Roles use temporary credentials, which means they don't need you to store or encrypt passwords or access keys. This makes them a far more secure option to give users and services access to resources in AWS.
For this reason, roles are often used to delegate access to users and apps that don't normally have access to your AWS resources.
Permissions in AWS IAM are additive, which means there's only 'Allow' rules, and no 'Deny'. By default, an IAM identity has no permissions or privileges.
This isn't by accident! Your approach to managing access should be to follow the principle of least privilege: give the fewest permissions possible for the user/role to perform their task.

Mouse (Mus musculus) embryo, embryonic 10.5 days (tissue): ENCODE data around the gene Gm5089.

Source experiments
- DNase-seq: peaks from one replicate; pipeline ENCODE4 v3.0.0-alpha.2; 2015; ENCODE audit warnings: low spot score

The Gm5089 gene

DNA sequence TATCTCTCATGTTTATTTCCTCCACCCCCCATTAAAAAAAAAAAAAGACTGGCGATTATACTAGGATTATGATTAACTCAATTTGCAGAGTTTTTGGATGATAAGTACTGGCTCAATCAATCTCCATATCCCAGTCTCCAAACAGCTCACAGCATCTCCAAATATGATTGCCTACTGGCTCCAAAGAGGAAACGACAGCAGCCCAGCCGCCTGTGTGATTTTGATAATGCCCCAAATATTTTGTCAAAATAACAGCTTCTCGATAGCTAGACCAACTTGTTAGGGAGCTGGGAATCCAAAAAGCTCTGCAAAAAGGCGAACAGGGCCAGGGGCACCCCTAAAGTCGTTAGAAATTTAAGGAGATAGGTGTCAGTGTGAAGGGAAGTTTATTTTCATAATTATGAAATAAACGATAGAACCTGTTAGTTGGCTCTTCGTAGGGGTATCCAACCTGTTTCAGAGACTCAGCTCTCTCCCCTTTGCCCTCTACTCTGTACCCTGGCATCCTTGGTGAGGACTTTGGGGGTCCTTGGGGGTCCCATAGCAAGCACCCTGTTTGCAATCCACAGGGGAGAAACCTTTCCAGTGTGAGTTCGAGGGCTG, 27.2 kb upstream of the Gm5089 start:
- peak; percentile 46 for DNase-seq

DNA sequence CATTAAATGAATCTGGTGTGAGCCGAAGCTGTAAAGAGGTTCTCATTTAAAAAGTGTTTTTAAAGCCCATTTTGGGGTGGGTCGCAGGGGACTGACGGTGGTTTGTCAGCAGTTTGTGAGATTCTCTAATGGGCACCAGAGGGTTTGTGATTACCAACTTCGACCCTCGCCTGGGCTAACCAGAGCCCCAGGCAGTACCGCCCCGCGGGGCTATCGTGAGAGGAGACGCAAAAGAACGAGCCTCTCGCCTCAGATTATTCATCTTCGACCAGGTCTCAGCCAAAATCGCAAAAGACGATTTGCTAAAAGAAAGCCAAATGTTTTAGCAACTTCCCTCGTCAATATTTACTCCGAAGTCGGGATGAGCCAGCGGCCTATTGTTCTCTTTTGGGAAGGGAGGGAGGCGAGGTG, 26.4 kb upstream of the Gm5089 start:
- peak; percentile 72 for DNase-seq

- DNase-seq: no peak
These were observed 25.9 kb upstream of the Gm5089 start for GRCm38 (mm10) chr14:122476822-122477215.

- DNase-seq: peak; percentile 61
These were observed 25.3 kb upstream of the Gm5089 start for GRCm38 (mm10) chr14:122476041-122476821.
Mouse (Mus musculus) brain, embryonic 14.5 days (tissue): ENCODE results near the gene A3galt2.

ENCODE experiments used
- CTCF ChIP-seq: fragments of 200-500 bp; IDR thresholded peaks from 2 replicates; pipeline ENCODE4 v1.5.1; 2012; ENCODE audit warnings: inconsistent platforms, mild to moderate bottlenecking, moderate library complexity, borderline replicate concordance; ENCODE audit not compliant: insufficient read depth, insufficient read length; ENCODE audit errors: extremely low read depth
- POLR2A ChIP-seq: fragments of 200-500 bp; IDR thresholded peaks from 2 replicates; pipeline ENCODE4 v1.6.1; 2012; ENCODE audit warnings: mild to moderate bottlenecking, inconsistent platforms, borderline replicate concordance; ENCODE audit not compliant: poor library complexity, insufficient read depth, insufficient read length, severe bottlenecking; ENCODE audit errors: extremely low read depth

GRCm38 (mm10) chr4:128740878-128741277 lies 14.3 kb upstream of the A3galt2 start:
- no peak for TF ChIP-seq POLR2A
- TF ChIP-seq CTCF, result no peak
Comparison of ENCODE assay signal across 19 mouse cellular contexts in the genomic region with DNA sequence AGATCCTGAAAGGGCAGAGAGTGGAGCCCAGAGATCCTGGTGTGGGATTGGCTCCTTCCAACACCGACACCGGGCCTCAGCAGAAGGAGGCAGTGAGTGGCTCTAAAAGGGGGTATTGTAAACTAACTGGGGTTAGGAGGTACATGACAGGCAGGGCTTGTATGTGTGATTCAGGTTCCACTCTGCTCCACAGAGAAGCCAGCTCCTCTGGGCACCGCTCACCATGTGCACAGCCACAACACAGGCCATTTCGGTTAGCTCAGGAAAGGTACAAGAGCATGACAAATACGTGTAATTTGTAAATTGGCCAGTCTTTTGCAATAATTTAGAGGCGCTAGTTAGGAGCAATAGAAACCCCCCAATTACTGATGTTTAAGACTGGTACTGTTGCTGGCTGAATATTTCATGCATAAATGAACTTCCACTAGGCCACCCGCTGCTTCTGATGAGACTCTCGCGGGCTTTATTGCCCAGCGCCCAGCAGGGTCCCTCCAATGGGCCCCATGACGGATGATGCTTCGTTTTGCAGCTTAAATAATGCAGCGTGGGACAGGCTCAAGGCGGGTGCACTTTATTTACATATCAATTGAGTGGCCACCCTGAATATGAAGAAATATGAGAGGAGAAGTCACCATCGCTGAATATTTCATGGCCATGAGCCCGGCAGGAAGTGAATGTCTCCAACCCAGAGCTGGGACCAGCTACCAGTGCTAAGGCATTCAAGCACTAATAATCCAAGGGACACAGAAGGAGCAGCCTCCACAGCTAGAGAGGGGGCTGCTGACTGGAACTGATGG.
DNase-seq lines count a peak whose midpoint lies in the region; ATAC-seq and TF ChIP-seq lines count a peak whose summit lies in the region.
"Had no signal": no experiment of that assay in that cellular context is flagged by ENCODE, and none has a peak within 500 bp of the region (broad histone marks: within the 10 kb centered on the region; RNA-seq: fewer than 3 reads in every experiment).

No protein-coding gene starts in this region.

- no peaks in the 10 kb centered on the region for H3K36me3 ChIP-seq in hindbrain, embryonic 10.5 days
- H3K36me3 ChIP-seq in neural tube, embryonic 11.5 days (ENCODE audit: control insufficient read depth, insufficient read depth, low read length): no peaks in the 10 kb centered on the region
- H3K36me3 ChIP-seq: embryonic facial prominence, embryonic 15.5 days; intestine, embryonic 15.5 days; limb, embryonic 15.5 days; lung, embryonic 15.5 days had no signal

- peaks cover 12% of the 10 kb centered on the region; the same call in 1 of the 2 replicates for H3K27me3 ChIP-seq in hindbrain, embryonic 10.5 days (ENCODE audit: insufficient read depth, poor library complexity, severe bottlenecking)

Users rely on long-term credentials to get access to your AWS environment. However, these can pose a serious security risk since they can be compromised. If an attacker manages to get their hands on a user's credentials, they can get access to your AWS resources, modify or steal data, and install malware without even being noticed.
The solution? Identity federation! This involves using an Identity Provider (IdP) to authenticate users and give them access to your AWS. The biggest advantage of federated access is that it eliminates the need for passwords and access keys, using temporary credentials exclusively.
AWS supports commonly used open identity standards, including SAML 2.0, OIDC, and OAuth 2.0. For your customer-facing web applications, you can use Amazon Cognito, which supports signing in with identity providers like Apple, Google, Facebook, Amazon, etc.
Access keys are long-term credentials, which makes them more susceptible to compromise.